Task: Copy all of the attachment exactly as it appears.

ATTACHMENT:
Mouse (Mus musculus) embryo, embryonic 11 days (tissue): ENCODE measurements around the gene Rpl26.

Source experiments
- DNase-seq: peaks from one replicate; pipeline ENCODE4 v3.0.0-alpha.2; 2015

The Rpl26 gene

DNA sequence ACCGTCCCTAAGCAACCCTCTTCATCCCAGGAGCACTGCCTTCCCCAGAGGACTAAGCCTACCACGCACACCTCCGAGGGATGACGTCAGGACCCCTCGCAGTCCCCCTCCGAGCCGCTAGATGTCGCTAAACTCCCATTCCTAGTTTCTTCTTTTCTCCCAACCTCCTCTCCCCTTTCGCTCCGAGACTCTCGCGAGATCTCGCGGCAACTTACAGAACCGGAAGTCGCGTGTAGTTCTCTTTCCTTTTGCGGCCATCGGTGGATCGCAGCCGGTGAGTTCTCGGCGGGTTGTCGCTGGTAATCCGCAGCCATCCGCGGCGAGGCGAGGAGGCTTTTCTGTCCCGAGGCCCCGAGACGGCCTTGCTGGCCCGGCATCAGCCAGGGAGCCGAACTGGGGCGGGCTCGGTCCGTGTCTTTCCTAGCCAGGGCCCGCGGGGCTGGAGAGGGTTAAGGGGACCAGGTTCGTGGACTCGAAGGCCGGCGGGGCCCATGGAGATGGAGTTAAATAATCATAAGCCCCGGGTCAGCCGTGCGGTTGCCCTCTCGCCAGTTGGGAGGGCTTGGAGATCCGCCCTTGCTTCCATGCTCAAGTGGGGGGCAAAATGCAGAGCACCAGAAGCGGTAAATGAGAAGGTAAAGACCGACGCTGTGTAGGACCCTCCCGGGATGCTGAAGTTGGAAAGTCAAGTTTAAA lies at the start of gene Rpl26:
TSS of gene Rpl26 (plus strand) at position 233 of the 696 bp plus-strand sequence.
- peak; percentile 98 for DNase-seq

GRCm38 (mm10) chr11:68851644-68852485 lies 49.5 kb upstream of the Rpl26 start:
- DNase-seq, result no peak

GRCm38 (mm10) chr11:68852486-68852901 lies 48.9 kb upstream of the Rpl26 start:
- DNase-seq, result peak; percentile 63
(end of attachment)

Mouse (Mus musculus) embryo, embryonic 11 days (tissue): ENCODE measurements around the gene Rpl26.

Source experiments
- DNase-seq: peaks from one replicate; pipeline ENCODE4 v3.0.0-alpha.2; 2015

The Rpl26 gene

DNA sequence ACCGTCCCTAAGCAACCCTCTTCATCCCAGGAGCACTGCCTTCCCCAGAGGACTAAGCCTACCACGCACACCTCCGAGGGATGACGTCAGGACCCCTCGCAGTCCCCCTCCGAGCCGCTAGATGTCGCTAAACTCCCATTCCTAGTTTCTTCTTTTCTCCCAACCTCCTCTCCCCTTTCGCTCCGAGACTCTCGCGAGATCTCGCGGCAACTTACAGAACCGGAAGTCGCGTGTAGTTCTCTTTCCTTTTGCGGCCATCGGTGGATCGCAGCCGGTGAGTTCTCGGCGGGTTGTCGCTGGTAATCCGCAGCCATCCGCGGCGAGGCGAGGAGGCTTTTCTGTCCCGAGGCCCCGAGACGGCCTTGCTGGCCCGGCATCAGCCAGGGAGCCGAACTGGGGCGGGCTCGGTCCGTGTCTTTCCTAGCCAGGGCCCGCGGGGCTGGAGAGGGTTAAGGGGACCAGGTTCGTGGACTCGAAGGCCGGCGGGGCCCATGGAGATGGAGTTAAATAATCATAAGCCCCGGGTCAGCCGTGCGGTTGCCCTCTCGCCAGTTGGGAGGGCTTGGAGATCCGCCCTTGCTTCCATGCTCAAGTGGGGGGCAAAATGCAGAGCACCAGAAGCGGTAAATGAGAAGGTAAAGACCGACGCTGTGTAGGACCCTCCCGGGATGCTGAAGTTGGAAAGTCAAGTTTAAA lies at the start of gene Rpl26:
TSS of gene Rpl26 (plus strand) at position 233 of the 696 bp plus-strand sequence.
- peak; percentile 98 for DNase-seq

GRCm38 (mm10) chr11:68851644-68852485 lies 49.5 kb upstream of the Rpl26 start:
- DNase-seq, result no peak

GRCm38 (mm10) chr11:68852486-68852901 lies 48.9 kb upstream of the Rpl26 start:
- DNase-seq, result peak; percentile 63